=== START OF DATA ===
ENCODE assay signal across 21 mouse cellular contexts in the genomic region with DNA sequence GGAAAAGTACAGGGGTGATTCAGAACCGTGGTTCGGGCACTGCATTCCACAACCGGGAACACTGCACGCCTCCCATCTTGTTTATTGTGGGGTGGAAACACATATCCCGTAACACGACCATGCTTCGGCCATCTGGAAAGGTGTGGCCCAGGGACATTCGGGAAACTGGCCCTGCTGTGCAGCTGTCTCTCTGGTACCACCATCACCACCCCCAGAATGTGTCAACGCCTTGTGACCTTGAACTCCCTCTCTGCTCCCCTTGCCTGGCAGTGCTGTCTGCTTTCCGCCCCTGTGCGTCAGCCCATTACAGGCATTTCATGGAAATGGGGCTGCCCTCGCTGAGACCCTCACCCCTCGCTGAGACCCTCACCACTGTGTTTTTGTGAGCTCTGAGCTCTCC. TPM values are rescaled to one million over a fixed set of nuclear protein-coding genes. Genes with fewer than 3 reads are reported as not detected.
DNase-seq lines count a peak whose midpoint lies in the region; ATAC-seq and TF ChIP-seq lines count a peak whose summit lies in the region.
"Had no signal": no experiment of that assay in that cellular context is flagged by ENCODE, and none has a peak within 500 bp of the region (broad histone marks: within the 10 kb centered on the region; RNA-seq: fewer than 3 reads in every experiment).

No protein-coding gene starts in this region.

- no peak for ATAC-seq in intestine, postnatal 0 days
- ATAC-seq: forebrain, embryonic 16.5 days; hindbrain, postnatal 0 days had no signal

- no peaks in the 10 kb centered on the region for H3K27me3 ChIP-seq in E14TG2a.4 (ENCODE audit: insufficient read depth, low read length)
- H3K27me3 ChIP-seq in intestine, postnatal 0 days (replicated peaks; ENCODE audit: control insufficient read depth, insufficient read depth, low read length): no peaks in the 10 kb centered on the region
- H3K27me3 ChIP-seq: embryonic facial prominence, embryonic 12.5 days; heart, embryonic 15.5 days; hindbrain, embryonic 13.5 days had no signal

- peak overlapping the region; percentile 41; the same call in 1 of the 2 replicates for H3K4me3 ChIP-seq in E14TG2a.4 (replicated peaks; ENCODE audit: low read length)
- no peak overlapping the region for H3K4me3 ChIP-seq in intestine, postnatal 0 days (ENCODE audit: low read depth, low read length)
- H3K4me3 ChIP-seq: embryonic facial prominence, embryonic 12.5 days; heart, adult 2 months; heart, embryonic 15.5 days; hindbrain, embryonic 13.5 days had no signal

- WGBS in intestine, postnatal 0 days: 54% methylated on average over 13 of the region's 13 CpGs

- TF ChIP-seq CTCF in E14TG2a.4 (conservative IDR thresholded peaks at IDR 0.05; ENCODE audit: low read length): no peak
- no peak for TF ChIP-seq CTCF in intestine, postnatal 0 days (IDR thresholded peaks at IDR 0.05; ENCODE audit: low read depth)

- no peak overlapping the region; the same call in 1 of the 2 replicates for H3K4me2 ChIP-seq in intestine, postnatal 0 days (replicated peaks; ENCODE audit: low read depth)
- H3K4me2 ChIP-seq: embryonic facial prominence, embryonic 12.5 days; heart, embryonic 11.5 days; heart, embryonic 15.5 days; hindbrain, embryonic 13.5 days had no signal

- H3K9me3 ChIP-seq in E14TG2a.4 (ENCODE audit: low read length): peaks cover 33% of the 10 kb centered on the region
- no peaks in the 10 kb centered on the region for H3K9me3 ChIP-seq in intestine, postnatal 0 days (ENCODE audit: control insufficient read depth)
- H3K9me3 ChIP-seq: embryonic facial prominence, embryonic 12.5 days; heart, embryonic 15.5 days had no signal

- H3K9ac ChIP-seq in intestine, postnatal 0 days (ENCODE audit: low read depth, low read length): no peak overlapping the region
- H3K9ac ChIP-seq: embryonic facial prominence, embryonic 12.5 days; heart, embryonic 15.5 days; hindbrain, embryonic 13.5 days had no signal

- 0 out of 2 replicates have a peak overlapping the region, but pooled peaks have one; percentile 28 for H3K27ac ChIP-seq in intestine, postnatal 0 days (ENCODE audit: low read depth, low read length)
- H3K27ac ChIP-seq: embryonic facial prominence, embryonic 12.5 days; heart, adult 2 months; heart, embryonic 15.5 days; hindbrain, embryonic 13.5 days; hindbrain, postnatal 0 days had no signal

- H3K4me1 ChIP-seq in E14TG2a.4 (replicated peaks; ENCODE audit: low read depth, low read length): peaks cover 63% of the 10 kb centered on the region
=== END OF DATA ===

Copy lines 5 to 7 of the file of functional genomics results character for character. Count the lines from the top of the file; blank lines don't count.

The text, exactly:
- no peak for ATAC-seq in intestine, postnatal 0 days
- ATAC-seq: forebrain, embryonic 16.5 days; hindbrain, postnatal 0 days had no signal

- no peaks in the 10 kb centered on the region for H3K27me3 ChIP-seq in E14TG2a.4 (ENCODE audit: insufficient read depth, low read length)